Feds, Transocean reach $1.4 billion deal over Gulf spill

Feds, Transocean reach $1.4 billion deal over Gulf spill

Feds, Transocean reach $1.4 billion deal over Gulf spill

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wwltv.com

Posted on January 3, 2013 at 11:58 AM

Updated Thursday, Jan 3 at 4:10 PM

Staff and wire reports

NEW ORLEANS - The Justice Department is nearing a $1.4 billion settlement with Transocean Ltd., the owner of the drilling rig that sank after an explosion killed 11 workers and spawned the massive 2010 oil spill in the Gulf of Mexico. 

Two people with knowledge of the negotiations say Switzerland-based Transocean would pay the money to resolve the department's civil and criminal probe of the company's role in the Deepwater Horizon disaster. The announcement could come as soon as Thursday. 

The people spoke on condition of anonymity because the announcement hadn't been made. 

One of the people, a law enforcement official familiar with the deal, said Transocean would pay $1 billion in civil penalties, $400 million in criminal penalties and would plead guilty to violating the Clean Water Act.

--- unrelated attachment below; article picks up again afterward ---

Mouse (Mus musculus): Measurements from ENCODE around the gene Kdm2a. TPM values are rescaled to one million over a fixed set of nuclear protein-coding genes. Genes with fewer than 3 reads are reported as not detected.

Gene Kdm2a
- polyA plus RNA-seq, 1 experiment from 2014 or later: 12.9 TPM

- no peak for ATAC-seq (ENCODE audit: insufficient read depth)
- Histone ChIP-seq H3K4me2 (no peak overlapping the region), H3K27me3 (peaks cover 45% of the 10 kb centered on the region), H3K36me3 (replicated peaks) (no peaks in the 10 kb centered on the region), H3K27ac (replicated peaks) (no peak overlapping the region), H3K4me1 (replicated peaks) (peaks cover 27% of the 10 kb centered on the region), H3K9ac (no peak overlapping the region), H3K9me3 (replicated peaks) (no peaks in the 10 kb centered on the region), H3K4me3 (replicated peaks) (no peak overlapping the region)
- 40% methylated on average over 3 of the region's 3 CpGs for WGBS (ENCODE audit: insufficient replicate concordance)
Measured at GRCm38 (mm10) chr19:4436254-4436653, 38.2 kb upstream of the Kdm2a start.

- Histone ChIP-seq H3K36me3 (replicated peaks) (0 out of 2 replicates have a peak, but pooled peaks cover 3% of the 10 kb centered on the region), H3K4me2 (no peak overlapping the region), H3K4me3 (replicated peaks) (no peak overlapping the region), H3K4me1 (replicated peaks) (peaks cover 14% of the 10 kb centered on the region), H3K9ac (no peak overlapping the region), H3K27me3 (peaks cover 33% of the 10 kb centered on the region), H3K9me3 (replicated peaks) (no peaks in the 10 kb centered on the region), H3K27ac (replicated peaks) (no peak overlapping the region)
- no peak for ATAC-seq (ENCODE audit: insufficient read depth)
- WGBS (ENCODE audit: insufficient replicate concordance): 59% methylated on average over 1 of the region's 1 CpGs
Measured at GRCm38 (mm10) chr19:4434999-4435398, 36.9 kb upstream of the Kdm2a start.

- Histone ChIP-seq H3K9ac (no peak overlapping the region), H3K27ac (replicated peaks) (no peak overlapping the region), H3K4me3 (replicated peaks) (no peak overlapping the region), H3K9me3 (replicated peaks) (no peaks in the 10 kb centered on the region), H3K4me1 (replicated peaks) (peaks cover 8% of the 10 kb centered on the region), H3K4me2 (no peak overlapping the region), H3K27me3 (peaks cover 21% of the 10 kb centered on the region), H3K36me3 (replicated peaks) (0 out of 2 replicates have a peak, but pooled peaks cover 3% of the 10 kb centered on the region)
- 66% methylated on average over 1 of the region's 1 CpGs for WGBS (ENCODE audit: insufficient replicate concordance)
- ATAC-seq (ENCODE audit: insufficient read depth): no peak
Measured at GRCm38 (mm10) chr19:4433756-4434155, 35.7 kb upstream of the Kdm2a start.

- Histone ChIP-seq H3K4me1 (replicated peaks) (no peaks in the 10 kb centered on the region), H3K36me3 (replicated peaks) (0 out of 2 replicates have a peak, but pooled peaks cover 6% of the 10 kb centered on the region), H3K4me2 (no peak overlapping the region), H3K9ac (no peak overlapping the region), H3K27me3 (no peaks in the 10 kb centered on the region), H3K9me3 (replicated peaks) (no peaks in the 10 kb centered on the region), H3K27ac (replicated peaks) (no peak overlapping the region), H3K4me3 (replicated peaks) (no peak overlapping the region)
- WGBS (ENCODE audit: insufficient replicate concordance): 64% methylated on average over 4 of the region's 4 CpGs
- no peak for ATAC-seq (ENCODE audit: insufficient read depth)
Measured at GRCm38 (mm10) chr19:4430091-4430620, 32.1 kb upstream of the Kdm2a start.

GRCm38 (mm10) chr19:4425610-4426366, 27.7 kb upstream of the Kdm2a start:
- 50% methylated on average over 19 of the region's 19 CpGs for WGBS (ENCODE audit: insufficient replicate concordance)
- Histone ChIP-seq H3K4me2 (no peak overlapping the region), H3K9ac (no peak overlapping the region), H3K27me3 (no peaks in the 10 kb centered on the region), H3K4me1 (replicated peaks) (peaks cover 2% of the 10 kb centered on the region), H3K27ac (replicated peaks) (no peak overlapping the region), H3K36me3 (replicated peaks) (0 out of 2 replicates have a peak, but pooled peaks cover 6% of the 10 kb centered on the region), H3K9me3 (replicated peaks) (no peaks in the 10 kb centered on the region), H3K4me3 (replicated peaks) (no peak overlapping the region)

A few hours after the settlement, BP released a statement: "Today's settlement between Transocean and the United States underscores what every official investigation has found: that the Deepwater Horizon accident resulted from multiple causes, involving multiple parties."

BP pleaded guilty on Nov. 15, 2012 to 12 felony charges and agreed to pay $4 billion for the company's role in the Gulf oil spill.   

"In settling, Transocean has acknowledged that it played a significant role and has responsibility for the accident.  Transocean is finally starting, more than two-and-a-half years after the accident, to do its part for the Gulf Coast," said the statement. 

"Unfortunately, Halliburton continues to deny its significant role in the accident, including its failure to adequately cement and monitor the well."

An attorney for a BP rig leader who has been charged with manslaughter in the explosion of the Deepwater Horizon said his client looks forward to telling his story.

"The companies want to put this behind them and get on with business, the government wants a scapegoat, and Bob just wants his day in court. The truth will come out in the courtroom, not a government press release."

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